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AF4 platform used in groundbreaking research

28th June 2018


Postnova Analytics report on how researchers from the Institute for Health and Consumer Protection at the European Commission Joint Research Centre (Ispra, Italy) and the University of Ferrara have used its AF2000 Asymmetric Flow Field Flow Fractionation (AF4) system and Model S101 Sedimentation Flow Field Fractionation (SdFFF) systems in some ground-breaking research.

In thepast 20 years there has been a rapid increase of silver nanoparticle use in microelectronics, medical imaging, foods, pharmaceutical and consumer products, the last two especially because of the broad spectrum bactericidal and fungicidal activity of silver. Because of their widespread applications, both the scientific community and industry are developing forefront research programmes on silver nanoparticles. In parallel, to answer to the public and regulatory concerns regarding the potential risks that nanoparticles may pose to the environment and to human health, the scientific community is working to find the most suitable and robust techniques to detect and quantify silver nanoparticles dispersed in environmental and/or complex matrices.

Researchers at the Joint Research Centre (Ispra-Italy) and the University of Ferrara have evaluated different analytical techniques including SdFFF, AF4, centrifugal liquid sedimentation (CLS) and dynamic light scattering (DLS) to generate quantitative size information about suspensions of silver nanoparticles in the 20-100nm range by taking advantage of the different physical principles on which they are based. The purpose of this work was to access the suitability of this size distribution information suitable for use in relation to the implementation of the European regulations on the labelling of consumer products containing nanomaterials.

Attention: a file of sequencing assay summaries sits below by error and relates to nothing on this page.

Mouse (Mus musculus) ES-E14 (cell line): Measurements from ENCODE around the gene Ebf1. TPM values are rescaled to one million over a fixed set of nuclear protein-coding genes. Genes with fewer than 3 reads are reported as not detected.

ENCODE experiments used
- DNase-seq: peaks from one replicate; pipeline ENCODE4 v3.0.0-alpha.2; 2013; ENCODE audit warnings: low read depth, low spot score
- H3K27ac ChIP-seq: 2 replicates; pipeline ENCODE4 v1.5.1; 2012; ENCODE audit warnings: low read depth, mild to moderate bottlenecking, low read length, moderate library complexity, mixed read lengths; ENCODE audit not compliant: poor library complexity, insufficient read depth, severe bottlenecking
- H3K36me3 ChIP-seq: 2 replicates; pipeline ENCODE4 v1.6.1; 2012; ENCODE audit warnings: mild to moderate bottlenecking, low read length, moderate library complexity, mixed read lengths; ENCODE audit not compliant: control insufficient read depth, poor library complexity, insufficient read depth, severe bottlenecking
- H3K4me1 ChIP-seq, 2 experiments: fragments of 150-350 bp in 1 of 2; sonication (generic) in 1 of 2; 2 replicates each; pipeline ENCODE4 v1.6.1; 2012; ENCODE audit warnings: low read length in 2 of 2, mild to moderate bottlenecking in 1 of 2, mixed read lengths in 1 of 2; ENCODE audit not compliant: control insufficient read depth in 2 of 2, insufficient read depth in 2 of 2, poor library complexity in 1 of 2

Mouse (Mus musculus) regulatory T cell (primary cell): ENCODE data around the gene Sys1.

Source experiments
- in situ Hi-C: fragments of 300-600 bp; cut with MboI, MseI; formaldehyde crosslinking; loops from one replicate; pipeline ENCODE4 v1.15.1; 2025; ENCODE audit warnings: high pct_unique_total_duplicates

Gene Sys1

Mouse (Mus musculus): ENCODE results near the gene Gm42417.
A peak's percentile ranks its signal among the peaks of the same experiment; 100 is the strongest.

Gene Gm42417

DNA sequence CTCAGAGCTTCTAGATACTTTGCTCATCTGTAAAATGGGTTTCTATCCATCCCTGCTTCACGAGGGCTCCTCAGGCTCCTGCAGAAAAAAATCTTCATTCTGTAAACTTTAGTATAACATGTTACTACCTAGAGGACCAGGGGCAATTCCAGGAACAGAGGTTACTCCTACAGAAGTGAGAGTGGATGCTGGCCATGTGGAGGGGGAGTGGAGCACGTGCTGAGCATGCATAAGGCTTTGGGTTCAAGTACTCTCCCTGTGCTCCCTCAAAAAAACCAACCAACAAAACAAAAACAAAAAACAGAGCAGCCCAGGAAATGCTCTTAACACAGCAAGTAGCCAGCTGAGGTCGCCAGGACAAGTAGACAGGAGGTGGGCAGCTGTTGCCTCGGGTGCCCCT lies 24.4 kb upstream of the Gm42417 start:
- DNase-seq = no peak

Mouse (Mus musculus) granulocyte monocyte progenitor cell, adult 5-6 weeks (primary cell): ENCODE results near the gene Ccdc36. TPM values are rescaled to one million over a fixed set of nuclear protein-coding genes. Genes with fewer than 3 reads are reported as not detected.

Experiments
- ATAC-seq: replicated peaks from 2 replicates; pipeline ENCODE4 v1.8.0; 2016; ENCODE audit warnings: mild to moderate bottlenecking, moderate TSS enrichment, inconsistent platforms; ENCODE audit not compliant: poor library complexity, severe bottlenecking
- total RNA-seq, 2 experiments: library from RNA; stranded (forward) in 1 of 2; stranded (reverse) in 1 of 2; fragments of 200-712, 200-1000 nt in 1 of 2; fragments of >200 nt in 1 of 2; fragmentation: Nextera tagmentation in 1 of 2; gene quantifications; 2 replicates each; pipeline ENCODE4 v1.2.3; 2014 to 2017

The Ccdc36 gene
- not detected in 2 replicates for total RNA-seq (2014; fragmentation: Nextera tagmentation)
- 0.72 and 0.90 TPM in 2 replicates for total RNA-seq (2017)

The comparative part of this study found that both the Postnova AF2000 Asymmetric Flow Field Flow Fractionation (AF4) system and Model S101 Sedimentation Flow Field Fractionation (SdFFF) system were able to accurately size all silver nanoparticle suspensions in the 20-100nm size range. Further, the study concluded that the two FFF techniques have the powerful advantage of being non-destructive, thus giving the possibility of coupling different detectors for unambiguous identification and quantification of silver nanoparticles. By comparison, Centrifugal Light Scattering (CLS) underestimated the average sizes of the silver nanoparticles. However, Dynamic Light Scattering (DLS) was the technique that provided the poorest performances within the context of this particular study because it tended to overestimate the average silver nanoparticle sizes. This study by the Joint Research Centre (ISPRA) paves the way for addressing the need for analytical methods to determine the number size distribution of silver nanoparticles in commercial products.





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